U.S. President Donald Trump took to Twitter this morning to state that there is absolutely “ZERO disagreement within the Trump administration on how to deal with North Korea….and if there was, it wouldn’t matter.”
The tweet seems to reference a story from the New York Times, which states that the White House was divided on its strategy to deal with the hostile state. The story also quotes an anonymous source claiming that it’s now too late to hold the summit on June 12 as planned.
While peace between the warring North and South Koreas seemed feasible just weeks ago, hesitation by North Korean dictator Kim Jong Un to dismantle their nuclear weapons arsenal has prompted the U.S. president to rescind his offer to host a peace summit in Singapore.
Trump scrapped the meeting entirely in a letter to Kim on Thursday, after repeated threats by North Korea to pull out over what it saw as confrontational remarks by U.S. officials demanding unilateral disarmament.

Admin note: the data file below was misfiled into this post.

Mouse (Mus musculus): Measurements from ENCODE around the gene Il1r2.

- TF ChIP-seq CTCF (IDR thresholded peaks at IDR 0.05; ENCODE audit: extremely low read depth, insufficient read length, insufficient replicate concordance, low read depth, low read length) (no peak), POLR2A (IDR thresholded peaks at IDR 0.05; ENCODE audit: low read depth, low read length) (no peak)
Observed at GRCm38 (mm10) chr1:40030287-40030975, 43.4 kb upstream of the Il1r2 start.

Despite the letter, Trump maintained Friday that Washington was having “productive talks” with Pyongyang about reinstating the June 12 meeting.
“We are having very productive talks about reinstating the Summit which, if it does happen, will likely remain in Singapore on the same date, June 12th, and, if necessary, will be extended beyond that date,” Trump said on Twitter.
However, White House spokeswoman Sarah Sanders said that an “advance team” of White House and U.S. State Department officials would leave for Singapore as scheduled this weekend to prepare for a possible summit there.
In recent developments, South Korean president Moon Jae-in and North Korean leader Kim Jong Un held a surprise meeting Saturday morning, marking the second time the two leaders have ever met.
South Korean officials told Reuters that the purpose of the meeting was to ensure that the Singapore summit goes ahead as planned.
Tensions between North Korea and the United States had been building for years before Trump and Kim Jong Un agreed to hold what would be the first meeting between a U.S. president and a North Korean leader.
In April, Kim and Moon also met for the first time, during which they publicly announced the beginning of peace talks, and pledged to end the decades-long Korean war, which would reunite thousands of families divided by the conflict.
-With files from Reuters.